Frankfurt Bonobo baby is finding a family at the Wilhelma. When Grandma had to fix it. Hopes are that the reunion with his grannie Kombote will be the fix for the little Bonobo from Frankfurt. Xhosa will receive his second chance to grow up with his kind in the zoologic-botanical garden Stuttgart. The first steps have been so promising that he is not viewable for visitors too.
Xhosa had a lot of bad luck in the first eight months of his life. Even though his mother Kamiti, one of Kombote’s daughters, had no problems accepting her earlier child, she did not want to raise her youngest son. After 6 days the Frankfurt care takers had to take in the infant, because he was getting weaker and weaker. They had to bottle feed him and event though they tried everything to reunite him and his mother, it was not meant to be. Hopefully one of the females of the large Bonobo group in the Wilhelma will adopt the little one. This is why the European preservation Society recommended the transfer.
Haiba for example, would be a great match. She was born in the Frankfurt zoo herself, back in 2001. To initiate the fist contact, the caretakers also put Komboto in the enclosure. She is the boss in the Bonobo troop and responsible for the group dynamics. Bonobos live by the rules of the matriarch. “Surprisingly it turned out to be the 50-year-old Kombote herself, that the bigger interest in Xhota.” Curator Marianne Holtkoetter adds. Kombote is already has great grand children and should be free from mother’s duties, but she carefully looked to establish contact with Xhosa. While he was shy at first – she was lovingly trying to come up with ways to play with him, instead of just grabbing him. Territory manager Bea Jarczewski adds: “Kombote is a senior after all, but here she acted like a child. She approached him with her head lowered, tried to animate him to play with a ball and even pulled a sheet over her head to make him curious. The ice was finally broken when she pulled him onto her tunny with a blanket, picked him up and let him kick in the air. He was giggling so hard and has since been attached to his Grandma.”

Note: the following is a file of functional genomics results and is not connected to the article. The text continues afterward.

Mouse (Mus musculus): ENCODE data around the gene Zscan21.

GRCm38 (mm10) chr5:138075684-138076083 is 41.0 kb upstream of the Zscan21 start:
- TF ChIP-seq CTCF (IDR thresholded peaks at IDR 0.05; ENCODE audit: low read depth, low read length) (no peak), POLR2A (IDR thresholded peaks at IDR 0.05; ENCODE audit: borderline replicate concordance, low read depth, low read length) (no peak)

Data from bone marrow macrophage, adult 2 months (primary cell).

The curator is thrilled about the development. “It could have not gone any better for Xhosa”, Holtkoetter adds “If the matriarch takes him into his care – it would give him great protection in the group.” Male juveniles don’t have it easy in the Bonobo troop without their mothers. It is important for young apes, that were bottle-fed, to be integrated into the group. Otherwise they won’t learn the species typical behavior and will have problems getting along with the other apes in the troop. This is why the caretakers limit the human contact to the max. Since Kombote can’t nurse her grandson, she will bring Xhosa to the edge of the enclosure. There the caretakers will bottle-feed him through the fence. Other then that Xhosa can stay within the Bonobos.